The importance that people give
to religion in countries worldwide:
2002: The Pew Research Center worldwide survey:
The Pew Research Center conducted a series of studies called "The Pew
Global Attitudes Project." They measured the "impact of
globalization, modernization, rapid technological and cultural change and the
Sept. 11 terrorist events on the values and attitudes of more than 38,000 people
in 44 countries..." A poll released on 2002-DEC-19 revealed whether
people around the world consider religion to be personally important. 1
Results showing the balance of interest in secularism and religion were
reported from 41 countries. The percentage of the public who considered religion important ranged from 97% in Senegal to 11% in both France and the Czech
Republic. The Center reported that:
"Questions on the personal importance
of religion were not permitted in China, and were deemed too sensitive to ask in
Egypt, Jordan and Lebanon."
North American countries are shown in bold below:
% of adults for whom religion is important
A really big gap appears here!
A map giving results from newer surveys was published in 2017 and is available online. 5 It includes data from China. The map integrates data from three WIN/Gallup International polls, taken in 2008, 2009 and 2015.
Among the five countries in which religion is considered most important, four
have been involved in recent religiously-based conflicts in which persons of one
religion engage in mass murder of those of another religion. Countries in
which fewer than 60% of the public consider religion to be important have
been free of inter-religious conflict, with the exception of the
Protestant/Loyalist vs. Catholic/Unionists "Troubles" in Northern Ireland
which was largely settled in 2003.
More American adults consider religion much more important than do the citizens
of all other developed countries. "Americans' [religious] views are closer to
people in developing nations than to the publics of developed nations."
The population of the U.S. and Canada share a similar culture. Yet they
assign vastly different importance to religion -- Camada: only 40%; U.S. 56%. This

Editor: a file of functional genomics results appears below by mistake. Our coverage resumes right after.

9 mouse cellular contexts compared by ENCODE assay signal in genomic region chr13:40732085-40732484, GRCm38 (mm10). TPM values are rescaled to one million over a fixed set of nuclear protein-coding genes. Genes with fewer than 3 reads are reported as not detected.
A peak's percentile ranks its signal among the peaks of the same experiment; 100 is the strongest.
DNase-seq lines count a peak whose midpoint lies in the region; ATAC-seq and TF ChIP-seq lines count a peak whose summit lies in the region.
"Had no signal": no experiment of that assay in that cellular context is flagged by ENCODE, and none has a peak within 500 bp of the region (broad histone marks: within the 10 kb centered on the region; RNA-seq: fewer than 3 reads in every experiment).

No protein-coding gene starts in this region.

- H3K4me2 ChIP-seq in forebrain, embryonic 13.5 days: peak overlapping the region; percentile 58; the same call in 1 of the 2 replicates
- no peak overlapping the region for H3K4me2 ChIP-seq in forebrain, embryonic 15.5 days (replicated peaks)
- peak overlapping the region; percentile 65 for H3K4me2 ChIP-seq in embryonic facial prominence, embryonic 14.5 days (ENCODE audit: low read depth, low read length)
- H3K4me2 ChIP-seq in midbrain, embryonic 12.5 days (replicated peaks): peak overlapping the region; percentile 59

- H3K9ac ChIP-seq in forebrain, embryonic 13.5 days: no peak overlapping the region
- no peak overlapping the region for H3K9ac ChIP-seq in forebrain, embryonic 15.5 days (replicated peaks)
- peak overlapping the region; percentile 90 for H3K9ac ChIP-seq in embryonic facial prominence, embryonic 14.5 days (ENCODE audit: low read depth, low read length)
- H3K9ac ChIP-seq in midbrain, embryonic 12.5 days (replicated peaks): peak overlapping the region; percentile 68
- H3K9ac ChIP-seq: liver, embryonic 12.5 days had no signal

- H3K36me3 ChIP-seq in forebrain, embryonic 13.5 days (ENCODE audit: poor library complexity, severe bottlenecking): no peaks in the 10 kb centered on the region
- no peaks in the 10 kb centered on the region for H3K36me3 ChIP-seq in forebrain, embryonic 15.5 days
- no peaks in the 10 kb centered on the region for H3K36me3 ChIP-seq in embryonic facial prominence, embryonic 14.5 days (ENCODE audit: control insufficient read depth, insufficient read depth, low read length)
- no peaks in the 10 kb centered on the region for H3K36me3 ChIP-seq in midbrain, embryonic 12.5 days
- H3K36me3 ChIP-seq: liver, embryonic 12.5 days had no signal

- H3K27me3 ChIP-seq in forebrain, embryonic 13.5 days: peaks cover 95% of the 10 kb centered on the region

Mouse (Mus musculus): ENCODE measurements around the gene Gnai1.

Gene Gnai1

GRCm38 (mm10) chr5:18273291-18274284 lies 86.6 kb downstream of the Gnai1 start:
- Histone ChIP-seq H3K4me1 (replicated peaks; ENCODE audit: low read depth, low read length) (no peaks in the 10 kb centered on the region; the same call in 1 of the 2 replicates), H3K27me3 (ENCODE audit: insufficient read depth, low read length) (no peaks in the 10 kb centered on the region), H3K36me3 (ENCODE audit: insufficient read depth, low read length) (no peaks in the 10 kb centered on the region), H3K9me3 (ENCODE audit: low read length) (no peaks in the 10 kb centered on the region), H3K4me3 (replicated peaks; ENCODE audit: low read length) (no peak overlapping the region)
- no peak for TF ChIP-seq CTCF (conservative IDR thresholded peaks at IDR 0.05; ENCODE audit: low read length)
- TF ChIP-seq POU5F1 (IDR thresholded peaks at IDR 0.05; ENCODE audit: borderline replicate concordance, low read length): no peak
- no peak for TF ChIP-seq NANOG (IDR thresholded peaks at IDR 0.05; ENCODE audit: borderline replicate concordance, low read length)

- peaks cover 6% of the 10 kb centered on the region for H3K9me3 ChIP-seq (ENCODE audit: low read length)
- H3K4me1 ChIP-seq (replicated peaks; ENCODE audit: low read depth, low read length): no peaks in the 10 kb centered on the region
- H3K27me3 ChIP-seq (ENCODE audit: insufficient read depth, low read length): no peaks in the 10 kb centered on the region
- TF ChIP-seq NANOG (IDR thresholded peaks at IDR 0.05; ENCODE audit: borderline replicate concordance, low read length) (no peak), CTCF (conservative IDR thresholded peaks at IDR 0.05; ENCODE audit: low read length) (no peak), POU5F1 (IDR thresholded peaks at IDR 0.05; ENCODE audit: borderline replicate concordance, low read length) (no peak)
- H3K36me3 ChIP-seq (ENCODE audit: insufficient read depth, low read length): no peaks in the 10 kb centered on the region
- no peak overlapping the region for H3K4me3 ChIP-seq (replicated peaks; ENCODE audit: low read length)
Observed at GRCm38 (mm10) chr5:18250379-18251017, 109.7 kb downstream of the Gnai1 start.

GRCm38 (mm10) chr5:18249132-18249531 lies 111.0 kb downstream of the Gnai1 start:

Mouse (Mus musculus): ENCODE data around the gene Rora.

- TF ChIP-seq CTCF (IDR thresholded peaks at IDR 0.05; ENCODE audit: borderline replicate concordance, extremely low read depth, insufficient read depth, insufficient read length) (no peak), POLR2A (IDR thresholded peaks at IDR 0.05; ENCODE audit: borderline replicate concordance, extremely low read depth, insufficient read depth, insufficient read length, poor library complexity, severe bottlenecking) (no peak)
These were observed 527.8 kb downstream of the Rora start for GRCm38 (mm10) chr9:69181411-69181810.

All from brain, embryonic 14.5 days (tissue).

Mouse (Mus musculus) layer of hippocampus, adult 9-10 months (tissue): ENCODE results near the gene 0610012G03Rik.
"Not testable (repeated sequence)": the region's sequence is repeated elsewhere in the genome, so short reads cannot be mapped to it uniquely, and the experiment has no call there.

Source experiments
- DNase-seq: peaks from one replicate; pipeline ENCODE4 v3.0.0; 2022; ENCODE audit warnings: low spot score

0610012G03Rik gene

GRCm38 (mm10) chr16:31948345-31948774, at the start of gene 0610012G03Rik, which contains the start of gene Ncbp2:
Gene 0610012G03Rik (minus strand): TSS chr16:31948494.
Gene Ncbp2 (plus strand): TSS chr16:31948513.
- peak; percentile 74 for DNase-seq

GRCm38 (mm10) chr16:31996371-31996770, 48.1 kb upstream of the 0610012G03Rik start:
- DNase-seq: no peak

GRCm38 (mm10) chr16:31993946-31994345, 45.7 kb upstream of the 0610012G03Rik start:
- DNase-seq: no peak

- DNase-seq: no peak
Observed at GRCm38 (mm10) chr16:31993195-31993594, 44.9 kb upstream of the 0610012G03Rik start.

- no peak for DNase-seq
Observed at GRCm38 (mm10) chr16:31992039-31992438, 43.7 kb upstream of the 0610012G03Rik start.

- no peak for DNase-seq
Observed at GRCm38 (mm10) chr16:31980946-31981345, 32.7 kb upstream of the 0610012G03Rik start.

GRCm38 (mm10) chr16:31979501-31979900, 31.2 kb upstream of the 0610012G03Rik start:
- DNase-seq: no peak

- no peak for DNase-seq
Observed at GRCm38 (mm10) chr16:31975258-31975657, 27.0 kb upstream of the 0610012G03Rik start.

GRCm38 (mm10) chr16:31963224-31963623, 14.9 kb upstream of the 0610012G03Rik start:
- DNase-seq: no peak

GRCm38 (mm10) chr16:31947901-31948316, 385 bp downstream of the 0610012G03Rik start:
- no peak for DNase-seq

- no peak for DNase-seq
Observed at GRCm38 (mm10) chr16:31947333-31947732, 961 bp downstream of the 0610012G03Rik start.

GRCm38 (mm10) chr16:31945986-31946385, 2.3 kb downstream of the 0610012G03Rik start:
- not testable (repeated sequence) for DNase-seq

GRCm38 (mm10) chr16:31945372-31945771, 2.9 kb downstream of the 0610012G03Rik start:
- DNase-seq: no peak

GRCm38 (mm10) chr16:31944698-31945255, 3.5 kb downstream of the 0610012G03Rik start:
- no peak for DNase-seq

may well influence the two country's divergent policies on
abortion access, gun control, homosexual rights, universal health care, and
other conflicting social issues.
The public in most Muslim majority countries and in African and South American countries
consider religion to be very important. Argentina, Turkey and
Uzbekistan are exceptions.
The countries which formed the former USSR and the states
occupied by the USSR during the cold war appear to consider religion to be
less important. This is presumably due to the past influence of communism.
The Center attempted to correlate the importance given to
religion with annual per capita income. They found that, with the
exception of the U.S., richer nations tend to place less importance on
Eddie Gibbs, a world Christianity specialist from Fuller Theological
Seminary in Pasadena, CA commented:
"The jury is still out on
whether the United States will become as secular as Europe one day...The predictions from the 1960s
that American church attendance and conventional belief would decline did
not come true. But I think it is true that beliefs are no longer impacting
the culture." 2,3
The Reverend John Navone, a Jesuit theologian at the Gregorian
University in Rome, cautioned:
"Just because people say they are
religious, does not make it so, no more than if they say they are
intelligent or moral."
He suggested that the data is difficult to
interpret without a clearer definition of religion. He said:
problems that Jesus had were with religious people. According to the time,
the Scribes and the Pharisees had religion, and Jesus didn't at all...The
truly religious people I know don't boast about it. They have a radical
humility. And that goes for Einstein as well." 4
Kristine Greenaway, spokesperson for the World Council of Churches
in Geneva, said:
"Probably more Americans go to church than in Canada,
true, but it would be wrong to jump to assumptions about spirituality or
personal faith based on an inaccurate perception....[Europeans are
spiritual] but not necessarily in an organizational sense. They have the
same questions about a supreme being, about prayer and life after death
and they have a deep and sophisticated belief system, even if they are not
part of an institution." 4
Larry Witham of the Washington Times commented that America's:
rates of professed belief often have been attributed to religious freedom
and separation of church and state, whereas in most other countries a
state-established religion or a secular state policy has been enforced."
"Among Wealthy Nations, U.S. stands alone in its embrace of religion,"
2002-DEC-19, The Pew Research Center for the People and the Press, at: